Gabriel Garcia Marquez.[Photo/Xinhua]
Gabriel Garcia Marquez was probably the most-read contemporary foreign writer in China for more than three decades.
His work swept the Chinese literary scene since being first introduced in the early 1980s. He armed generations of Chinese writers with fresh skills, and triggered a new literary trend called “root searching school”. He had the magic touch of remaining a top icon, however readers’ taste changed.
Known as “Gabo”, he died on Thursday in Mexico City at age of 87.
Chinese Nobel laureate in literature Mo Yan, once known as “Chinese Garcia Marquez”, is among faithful fans and said he had tried to escape the great Spanish-language writer’s influence for 20 years.
“Since the 1960s, no other books have such extensive and long standing influence in the world as One Hundred Years of Solitude,” Mo told Tencent Culture, upon learning the news of his death.
“He was a talented writer that created a unique type of novel which made him immortal,” Mo said.
Mo also talked about Garcia Marquez’s influence on his own writing when giving his Nobel Lecture on Dec 7, 2012.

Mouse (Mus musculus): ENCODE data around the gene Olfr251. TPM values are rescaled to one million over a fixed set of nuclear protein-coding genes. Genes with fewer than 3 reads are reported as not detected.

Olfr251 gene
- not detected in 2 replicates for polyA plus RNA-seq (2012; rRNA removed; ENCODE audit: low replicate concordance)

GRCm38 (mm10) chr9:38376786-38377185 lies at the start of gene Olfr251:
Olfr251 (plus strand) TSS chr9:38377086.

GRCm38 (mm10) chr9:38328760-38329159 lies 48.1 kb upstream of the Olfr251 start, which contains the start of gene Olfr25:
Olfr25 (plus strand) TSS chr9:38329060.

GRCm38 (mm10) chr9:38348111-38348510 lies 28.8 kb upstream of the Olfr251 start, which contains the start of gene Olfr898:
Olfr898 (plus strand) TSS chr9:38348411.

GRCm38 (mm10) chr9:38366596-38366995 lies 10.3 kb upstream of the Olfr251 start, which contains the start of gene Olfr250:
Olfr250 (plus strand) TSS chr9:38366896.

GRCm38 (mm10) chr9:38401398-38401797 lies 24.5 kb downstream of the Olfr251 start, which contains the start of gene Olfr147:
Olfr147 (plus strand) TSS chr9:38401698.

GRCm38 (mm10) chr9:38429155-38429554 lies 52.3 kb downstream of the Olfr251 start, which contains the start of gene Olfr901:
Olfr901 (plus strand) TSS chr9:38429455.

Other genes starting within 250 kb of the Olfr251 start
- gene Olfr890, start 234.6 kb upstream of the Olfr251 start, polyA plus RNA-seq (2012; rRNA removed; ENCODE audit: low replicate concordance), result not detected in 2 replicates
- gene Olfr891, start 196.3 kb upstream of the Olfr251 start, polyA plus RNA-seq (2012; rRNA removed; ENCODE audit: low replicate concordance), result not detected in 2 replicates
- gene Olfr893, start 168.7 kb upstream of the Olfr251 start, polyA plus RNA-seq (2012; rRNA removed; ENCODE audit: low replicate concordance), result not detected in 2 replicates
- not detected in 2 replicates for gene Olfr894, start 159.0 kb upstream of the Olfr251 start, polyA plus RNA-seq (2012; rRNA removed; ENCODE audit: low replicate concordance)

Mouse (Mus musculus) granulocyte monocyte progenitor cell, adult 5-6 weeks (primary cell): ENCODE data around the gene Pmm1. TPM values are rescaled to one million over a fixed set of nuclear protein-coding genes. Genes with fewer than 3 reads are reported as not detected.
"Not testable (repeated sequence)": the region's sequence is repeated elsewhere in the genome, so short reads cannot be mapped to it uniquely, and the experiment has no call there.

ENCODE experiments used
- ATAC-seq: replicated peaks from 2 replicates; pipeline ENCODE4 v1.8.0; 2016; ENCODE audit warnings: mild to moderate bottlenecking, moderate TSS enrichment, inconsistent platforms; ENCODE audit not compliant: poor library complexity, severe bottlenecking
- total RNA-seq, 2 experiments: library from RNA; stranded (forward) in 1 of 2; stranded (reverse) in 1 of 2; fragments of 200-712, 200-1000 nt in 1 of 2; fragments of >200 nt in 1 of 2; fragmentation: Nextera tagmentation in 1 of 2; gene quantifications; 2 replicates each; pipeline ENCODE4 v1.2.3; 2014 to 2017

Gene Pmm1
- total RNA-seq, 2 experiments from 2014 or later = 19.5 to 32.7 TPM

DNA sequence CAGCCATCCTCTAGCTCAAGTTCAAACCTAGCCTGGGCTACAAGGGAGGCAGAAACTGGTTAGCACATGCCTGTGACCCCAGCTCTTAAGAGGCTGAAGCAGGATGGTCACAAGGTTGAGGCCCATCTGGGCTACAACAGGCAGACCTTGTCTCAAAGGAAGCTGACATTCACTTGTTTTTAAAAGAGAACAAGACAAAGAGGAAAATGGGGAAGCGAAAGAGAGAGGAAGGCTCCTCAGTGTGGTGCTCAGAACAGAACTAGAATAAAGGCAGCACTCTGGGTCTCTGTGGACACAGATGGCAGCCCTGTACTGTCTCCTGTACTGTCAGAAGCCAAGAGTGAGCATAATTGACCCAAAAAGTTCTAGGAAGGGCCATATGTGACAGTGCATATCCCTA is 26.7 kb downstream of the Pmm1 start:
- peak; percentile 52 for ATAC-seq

“I … was encouraged by the bold, unrestrained way they (Garcia Marquez and William Faulkner) created new territory in writing, and learned from them that a writer must have a place that belongs to him alone,” Mo said.
“I followed in the footsteps of these two masters before realizing that I had to escape their influence,” he added.
When Mo began reading the writer in the early 1980s, a Garcia Marquez book (especially One Hundred Years of Solitude) was the most stunning accessory a young Chinese could get. Most readers then who have become the country’s established writers, were astounded by the way “writers can tell the stories like this”, said Yang Ling, translator of Garcia Marquez’s Love in the Time of Cholera with Capital Normal University.